Section VI (231-294): Section VI asserts that man’s passions and imperfections are simply designed to suit God’s purposes. The passions and imperfections are distributed to all individuals of each order of men in all societies. They guide man in every state and at every age of life.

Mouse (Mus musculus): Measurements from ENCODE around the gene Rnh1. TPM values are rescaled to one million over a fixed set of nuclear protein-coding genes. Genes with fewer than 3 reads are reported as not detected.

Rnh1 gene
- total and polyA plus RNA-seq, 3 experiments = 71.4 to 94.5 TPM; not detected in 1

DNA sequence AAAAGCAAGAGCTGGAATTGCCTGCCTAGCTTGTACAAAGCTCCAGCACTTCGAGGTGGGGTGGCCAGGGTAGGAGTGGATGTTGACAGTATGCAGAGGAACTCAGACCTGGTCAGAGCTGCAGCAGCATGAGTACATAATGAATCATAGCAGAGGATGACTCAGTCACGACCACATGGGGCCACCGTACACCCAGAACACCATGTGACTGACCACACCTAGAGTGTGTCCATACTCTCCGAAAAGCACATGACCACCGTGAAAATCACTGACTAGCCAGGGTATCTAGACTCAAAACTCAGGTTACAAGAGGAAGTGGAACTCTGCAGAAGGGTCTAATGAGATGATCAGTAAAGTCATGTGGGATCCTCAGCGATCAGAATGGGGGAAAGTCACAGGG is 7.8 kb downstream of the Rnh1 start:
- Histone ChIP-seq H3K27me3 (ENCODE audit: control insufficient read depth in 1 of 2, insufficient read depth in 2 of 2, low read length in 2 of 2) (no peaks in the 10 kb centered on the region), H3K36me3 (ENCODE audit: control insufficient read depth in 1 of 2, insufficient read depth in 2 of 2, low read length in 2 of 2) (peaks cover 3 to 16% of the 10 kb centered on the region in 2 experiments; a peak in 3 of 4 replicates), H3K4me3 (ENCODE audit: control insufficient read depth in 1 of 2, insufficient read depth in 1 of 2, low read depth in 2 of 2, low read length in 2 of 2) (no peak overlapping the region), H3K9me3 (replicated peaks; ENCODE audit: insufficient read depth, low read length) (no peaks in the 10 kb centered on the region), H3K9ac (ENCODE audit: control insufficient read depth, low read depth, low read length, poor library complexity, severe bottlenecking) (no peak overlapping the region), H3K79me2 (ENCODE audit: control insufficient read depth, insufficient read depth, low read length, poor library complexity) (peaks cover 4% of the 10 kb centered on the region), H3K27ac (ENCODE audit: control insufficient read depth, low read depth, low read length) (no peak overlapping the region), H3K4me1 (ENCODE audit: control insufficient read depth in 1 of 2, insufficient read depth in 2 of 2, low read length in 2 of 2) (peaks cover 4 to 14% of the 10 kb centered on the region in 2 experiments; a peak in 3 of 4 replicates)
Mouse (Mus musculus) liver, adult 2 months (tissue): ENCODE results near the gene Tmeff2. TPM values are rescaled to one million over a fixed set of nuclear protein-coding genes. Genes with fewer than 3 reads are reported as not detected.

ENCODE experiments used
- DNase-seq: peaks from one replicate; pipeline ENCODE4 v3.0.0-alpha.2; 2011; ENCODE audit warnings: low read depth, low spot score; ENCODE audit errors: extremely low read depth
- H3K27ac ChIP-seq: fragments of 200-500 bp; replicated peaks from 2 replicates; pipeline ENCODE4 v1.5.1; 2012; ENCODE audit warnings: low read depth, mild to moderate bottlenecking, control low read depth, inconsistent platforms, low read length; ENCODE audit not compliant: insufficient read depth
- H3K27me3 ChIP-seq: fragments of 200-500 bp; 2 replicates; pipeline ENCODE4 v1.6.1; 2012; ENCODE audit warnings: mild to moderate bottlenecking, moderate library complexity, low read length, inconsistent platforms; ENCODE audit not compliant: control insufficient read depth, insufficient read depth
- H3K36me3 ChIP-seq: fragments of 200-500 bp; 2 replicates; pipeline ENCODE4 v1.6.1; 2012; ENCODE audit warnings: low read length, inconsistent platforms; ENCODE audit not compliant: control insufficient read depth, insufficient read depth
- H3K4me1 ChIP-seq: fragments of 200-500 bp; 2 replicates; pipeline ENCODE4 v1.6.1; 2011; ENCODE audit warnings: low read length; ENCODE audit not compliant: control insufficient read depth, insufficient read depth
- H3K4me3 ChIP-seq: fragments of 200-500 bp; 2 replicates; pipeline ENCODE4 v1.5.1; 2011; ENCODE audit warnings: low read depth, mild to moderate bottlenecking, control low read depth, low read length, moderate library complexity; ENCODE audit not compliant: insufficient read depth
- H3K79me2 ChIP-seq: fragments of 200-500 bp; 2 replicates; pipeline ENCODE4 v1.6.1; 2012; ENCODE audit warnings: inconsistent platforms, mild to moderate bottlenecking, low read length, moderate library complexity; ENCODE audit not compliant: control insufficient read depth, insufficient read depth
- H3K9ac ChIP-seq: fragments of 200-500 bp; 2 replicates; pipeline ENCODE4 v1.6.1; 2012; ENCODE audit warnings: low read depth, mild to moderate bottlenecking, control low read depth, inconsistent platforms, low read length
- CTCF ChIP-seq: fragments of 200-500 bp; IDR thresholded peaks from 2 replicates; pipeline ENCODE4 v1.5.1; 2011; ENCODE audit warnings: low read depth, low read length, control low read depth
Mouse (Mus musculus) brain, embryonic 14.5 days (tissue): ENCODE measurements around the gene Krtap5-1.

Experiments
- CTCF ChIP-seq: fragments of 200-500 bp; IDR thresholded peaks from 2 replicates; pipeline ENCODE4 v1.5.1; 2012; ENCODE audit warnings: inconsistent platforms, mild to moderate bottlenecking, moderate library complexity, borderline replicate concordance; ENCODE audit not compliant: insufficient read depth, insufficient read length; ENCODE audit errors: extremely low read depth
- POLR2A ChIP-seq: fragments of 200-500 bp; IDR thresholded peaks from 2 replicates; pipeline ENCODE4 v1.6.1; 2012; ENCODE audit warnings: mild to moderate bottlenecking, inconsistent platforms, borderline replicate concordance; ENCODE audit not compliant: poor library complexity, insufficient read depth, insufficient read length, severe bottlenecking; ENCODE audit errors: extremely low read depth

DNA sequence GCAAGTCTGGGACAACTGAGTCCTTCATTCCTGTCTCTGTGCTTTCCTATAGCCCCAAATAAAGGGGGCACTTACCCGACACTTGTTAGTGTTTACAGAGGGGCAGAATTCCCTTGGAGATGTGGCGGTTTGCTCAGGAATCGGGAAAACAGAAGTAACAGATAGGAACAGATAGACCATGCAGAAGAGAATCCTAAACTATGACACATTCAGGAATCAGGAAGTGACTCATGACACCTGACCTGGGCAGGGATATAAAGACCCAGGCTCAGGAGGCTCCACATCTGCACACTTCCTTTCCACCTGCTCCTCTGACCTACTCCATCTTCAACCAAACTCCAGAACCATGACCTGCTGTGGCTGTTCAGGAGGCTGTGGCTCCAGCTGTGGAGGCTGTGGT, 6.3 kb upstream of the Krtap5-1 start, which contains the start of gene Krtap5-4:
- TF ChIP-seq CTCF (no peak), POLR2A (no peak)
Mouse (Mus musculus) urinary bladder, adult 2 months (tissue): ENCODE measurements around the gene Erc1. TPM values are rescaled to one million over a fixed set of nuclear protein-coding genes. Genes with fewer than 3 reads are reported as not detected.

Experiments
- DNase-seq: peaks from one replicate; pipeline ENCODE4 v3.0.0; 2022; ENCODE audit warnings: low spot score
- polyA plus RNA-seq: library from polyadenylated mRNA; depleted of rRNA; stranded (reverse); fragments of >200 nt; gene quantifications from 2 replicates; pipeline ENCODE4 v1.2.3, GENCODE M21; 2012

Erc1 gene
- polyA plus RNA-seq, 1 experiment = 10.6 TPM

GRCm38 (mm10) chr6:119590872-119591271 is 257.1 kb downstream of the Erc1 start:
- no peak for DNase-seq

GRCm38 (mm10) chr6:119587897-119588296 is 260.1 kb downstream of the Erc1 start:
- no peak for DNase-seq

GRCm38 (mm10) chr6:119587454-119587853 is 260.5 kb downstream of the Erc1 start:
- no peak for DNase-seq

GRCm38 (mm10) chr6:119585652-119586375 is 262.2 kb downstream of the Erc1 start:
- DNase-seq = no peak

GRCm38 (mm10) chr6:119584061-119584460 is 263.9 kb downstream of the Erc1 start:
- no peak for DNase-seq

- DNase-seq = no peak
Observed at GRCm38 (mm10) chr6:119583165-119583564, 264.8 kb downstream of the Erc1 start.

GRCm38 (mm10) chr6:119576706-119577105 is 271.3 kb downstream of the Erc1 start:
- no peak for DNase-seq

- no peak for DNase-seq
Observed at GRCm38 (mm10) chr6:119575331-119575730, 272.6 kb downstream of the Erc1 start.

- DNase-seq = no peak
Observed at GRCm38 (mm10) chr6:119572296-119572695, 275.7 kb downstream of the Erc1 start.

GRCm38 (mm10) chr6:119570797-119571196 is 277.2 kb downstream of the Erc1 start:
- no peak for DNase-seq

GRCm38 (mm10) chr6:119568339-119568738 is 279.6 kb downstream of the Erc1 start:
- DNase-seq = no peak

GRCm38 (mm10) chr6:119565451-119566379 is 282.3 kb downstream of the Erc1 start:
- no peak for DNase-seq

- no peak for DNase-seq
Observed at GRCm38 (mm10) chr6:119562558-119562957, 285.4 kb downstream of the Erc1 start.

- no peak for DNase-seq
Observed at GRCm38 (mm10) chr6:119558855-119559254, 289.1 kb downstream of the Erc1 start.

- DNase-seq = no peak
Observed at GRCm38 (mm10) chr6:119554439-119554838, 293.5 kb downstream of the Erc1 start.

The second epistle adds to the interpretive challenges presented in the first epistle. At its outset, Pope commands man to “Know then thyself,” an adage that misdescribes his argument (1). Although he actually intends for man to better understand his place in the universe, the classical meaning of “Know thyself” is that man should look inwards for truth rather than outwards. Having spent most of the first epistle describing man’s relationship to God as well as his fellow creatures, Pope’s true meaning of the phrase is clear. He then confuses the issue by endeavoring to convince man to avoid the presumptuousness of studying God’s creation through natural science. Science has given man the tools to better understand God’s creation, but its intoxicating power has caused man to imitate God. It seems that man must look outwards to gain any understanding of his divine purpose but avoid excessive analysis of what he sees. To do so would be to assume the role of God.